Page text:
5. Digital Models
After designers create the framework and blueprints for characters, vehicles, environments, and props, modelers build virtual 3-D constructs. Unlike practical models that require glue and special materials so they won't break, computer-generated models never fall apart.
Digital rigging specialists create skeletons, layers of muscle and skin, and clothes to create "virtual puppets" for animators.
1. 3-D Story
Working from a script, the 3-D story team uses approximated assets--digital puppets, sets, and props--to create a story reel, a digital animatic to help directors and editors visualize the entire episode.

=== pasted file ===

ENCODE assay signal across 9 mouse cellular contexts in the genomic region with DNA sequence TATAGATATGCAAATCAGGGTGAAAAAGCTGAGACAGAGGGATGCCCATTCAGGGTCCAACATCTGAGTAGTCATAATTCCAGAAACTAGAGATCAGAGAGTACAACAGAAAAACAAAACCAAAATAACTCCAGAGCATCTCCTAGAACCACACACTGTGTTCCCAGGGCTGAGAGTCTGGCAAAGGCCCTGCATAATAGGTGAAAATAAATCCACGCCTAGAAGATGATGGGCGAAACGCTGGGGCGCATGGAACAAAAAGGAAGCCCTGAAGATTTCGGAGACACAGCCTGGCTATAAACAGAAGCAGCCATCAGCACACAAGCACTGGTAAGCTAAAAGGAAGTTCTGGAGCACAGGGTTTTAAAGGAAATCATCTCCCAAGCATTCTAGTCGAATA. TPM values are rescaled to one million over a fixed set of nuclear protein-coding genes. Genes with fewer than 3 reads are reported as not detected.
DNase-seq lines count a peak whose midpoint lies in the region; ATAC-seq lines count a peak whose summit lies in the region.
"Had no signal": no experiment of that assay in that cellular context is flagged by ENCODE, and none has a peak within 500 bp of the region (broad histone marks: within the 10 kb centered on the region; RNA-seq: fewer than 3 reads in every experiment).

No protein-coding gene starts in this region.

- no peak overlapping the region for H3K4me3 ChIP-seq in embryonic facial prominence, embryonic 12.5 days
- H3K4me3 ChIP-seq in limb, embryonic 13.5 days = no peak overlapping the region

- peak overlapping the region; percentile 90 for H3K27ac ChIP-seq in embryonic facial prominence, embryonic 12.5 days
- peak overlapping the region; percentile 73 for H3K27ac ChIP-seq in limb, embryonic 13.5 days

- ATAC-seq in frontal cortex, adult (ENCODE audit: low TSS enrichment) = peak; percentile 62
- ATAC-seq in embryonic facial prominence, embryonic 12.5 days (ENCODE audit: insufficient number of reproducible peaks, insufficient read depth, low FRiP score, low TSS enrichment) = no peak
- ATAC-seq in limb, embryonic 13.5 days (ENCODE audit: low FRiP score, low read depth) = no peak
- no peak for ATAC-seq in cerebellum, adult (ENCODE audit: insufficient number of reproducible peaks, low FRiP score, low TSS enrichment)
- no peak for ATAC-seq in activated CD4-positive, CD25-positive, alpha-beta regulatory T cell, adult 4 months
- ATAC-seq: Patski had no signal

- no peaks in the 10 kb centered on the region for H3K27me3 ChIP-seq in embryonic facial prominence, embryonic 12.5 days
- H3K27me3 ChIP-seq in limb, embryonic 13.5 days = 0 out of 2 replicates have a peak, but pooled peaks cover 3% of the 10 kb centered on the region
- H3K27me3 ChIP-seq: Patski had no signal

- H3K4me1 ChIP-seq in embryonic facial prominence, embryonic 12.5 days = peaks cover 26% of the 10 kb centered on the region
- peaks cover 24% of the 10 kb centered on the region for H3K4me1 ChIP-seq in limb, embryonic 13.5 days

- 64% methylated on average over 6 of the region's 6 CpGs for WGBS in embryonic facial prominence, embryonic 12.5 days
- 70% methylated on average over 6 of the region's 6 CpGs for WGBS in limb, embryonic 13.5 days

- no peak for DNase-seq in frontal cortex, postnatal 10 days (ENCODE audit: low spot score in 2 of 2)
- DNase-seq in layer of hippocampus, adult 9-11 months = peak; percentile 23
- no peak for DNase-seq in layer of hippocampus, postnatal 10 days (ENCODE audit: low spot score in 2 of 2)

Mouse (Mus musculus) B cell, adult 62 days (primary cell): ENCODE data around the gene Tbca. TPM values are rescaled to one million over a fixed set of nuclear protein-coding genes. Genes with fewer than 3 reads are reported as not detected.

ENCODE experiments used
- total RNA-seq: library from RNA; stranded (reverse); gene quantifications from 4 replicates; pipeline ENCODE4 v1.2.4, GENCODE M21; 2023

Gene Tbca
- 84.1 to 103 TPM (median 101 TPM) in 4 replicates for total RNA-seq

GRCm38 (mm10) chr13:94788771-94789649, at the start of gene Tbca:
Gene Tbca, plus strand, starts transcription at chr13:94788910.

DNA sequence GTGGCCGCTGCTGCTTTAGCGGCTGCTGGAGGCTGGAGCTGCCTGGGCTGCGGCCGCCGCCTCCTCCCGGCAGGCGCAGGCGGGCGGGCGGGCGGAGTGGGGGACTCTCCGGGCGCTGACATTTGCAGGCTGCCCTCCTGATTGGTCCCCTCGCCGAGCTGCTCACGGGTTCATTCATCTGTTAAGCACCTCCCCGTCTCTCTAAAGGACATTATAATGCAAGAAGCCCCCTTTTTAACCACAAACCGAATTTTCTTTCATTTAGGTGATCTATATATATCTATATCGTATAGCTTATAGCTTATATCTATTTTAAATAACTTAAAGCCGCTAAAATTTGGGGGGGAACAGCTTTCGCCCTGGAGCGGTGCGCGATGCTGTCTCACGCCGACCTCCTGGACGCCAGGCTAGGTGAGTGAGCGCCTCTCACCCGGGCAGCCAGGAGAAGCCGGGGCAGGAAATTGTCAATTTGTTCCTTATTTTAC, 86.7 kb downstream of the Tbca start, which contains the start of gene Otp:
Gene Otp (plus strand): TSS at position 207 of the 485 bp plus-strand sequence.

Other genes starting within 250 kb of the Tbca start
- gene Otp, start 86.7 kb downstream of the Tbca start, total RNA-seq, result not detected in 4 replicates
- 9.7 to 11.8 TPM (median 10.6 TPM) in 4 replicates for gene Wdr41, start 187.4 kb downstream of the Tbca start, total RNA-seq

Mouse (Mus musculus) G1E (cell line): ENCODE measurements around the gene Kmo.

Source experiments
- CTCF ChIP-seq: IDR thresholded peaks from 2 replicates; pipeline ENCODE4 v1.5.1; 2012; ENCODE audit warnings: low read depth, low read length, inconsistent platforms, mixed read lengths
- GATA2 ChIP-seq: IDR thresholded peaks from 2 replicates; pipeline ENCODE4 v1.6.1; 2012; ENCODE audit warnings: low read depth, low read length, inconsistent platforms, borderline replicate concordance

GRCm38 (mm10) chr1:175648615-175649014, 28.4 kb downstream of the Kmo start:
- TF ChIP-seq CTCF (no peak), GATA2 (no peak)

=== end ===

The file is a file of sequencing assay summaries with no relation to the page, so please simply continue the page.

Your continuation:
After the 3-D story reel is approved, the layout team builds the actual 3-D scene files that will be used for each shot. The scene files allow the production team to determine needs for image quality and anticipate technical hurdles.
After the layout file is finished, animators are assigned to bring each scene to life. Rigged assets are imported into each scene so the animators can create the performances necessary to communicate the story.
Following animation, the technical team begins lighting and creating the final, high-resolution assets for each shot. Wireframe models enable technicians to determine how characters are illuminated.
5. Final Shot
The camera work, modeling, rigging, and texture work of each asset, as well as all the lighting and effects work, are brought together in the final creation.